THE SELF EVALUATION MAINTENANCE MODEL IN ADOLESCENT SIBLING AND TWIN RELATIONSHIPS

Blakeley-Smith, Anita Maria (2006). THE SELF EVALUATION MAINTENANCE MODEL IN ADOLESCENT SIBLING AND TWIN RELATIONSHIPS PhD Thesis, School of Psychology , University of Queensland.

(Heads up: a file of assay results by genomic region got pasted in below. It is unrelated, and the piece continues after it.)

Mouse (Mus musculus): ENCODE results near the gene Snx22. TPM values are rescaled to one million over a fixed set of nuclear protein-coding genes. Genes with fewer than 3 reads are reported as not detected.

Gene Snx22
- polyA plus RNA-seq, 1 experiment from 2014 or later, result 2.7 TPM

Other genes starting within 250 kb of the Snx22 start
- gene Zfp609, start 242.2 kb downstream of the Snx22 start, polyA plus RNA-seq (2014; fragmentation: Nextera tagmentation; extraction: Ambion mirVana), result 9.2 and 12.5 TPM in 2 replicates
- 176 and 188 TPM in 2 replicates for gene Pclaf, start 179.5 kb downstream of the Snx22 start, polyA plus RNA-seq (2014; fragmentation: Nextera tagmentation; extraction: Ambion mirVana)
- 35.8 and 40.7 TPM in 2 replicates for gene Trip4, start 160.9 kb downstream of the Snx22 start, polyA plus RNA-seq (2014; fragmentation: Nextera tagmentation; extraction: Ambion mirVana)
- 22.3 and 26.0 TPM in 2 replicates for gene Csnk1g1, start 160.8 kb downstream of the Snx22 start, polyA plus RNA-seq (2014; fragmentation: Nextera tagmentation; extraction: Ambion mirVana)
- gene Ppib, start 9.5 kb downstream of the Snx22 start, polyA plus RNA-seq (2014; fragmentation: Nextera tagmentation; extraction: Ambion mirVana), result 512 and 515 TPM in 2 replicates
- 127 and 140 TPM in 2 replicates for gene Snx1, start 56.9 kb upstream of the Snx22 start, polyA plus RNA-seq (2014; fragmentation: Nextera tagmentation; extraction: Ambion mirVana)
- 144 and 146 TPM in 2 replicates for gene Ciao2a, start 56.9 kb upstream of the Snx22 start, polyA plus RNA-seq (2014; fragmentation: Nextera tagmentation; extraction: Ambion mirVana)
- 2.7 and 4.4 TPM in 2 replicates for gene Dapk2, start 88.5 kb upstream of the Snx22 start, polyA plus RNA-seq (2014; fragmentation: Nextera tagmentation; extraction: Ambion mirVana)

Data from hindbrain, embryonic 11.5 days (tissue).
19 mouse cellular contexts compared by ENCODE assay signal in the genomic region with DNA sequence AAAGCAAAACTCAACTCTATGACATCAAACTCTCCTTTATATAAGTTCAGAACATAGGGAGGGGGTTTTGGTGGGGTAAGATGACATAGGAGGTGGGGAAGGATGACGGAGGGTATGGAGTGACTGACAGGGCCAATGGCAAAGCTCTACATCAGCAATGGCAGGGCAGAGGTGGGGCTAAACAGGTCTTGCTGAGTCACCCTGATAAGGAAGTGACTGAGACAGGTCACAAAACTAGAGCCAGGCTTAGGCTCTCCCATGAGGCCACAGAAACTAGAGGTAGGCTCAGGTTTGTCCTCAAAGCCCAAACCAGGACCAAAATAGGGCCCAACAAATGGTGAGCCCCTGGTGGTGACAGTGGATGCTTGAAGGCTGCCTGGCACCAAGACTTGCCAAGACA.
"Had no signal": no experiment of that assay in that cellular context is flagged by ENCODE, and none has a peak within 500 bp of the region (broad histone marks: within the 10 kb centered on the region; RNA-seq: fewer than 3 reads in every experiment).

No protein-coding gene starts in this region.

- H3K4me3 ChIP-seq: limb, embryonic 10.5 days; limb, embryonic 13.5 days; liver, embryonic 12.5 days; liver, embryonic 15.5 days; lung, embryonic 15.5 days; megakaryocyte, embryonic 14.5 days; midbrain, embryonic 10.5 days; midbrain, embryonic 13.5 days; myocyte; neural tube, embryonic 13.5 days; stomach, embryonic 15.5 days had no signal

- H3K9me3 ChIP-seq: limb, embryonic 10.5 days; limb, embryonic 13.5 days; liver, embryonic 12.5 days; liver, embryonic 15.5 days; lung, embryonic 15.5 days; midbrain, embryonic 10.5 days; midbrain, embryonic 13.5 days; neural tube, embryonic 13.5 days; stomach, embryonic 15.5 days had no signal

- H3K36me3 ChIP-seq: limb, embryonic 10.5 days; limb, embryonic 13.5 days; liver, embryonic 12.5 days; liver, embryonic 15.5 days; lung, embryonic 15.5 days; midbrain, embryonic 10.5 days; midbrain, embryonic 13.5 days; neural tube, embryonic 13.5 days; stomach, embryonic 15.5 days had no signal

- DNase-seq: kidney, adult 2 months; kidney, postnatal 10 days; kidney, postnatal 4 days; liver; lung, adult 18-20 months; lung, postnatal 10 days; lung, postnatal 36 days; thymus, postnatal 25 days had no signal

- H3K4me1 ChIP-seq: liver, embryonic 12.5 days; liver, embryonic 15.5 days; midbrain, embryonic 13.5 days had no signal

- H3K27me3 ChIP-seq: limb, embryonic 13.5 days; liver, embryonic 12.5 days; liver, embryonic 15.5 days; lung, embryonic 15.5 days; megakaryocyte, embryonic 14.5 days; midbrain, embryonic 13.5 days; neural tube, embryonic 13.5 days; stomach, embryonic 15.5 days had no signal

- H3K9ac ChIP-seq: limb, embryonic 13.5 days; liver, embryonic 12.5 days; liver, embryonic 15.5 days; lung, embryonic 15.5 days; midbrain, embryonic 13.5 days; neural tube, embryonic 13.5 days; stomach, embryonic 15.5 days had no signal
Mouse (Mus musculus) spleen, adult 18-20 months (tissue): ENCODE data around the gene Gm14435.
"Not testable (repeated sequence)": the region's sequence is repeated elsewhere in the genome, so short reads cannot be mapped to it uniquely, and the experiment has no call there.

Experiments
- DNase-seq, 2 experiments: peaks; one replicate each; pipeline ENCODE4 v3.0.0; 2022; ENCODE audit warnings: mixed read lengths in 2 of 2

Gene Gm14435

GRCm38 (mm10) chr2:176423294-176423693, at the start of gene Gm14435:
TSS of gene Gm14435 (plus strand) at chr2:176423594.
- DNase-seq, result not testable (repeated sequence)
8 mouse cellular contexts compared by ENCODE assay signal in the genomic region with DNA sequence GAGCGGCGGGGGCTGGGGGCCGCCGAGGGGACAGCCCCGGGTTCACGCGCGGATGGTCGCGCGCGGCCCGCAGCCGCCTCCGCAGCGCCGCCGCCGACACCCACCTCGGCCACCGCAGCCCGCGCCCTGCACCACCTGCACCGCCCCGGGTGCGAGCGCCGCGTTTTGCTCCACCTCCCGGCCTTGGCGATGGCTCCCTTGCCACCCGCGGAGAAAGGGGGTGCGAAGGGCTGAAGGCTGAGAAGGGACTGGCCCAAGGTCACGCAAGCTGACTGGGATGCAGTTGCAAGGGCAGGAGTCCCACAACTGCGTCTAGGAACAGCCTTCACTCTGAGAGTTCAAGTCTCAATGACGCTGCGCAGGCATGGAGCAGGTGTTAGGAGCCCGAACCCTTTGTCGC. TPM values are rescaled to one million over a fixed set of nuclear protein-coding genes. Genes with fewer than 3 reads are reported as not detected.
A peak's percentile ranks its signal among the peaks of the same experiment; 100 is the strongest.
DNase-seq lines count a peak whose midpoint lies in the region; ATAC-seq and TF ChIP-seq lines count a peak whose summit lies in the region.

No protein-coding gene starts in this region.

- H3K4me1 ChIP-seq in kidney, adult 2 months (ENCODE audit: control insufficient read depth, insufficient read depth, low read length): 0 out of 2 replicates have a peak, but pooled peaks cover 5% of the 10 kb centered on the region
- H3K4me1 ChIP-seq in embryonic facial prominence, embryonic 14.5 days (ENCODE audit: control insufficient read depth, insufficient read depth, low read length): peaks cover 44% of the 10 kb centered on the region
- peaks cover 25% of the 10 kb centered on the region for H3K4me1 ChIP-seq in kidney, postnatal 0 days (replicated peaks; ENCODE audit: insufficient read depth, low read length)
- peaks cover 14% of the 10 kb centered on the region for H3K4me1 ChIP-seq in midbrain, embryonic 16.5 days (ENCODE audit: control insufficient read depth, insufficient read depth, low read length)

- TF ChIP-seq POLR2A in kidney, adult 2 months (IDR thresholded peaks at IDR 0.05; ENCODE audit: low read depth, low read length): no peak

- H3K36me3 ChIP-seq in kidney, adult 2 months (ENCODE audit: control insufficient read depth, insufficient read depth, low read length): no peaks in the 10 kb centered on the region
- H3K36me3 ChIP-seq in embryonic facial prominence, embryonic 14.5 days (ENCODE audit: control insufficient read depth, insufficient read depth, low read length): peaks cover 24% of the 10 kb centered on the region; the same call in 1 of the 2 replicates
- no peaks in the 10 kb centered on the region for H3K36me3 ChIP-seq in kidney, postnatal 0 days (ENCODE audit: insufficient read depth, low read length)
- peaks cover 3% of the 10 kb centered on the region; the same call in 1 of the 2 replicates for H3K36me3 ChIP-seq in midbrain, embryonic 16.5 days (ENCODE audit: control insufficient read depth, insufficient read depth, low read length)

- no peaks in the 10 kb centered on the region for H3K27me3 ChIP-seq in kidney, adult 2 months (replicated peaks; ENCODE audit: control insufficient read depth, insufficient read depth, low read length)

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Author Blakeley-Smith, Anita Maria
Thesis Title THE SELF EVALUATION MAINTENANCE MODEL IN ADOLESCENT SIBLING AND TWIN RELATIONSHIPS
School, Centre or Institute School of Psychology
Institution University of Queensland
Publication date 2006
Thesis type PhD Thesis
Supervisor Professor Patricia Noller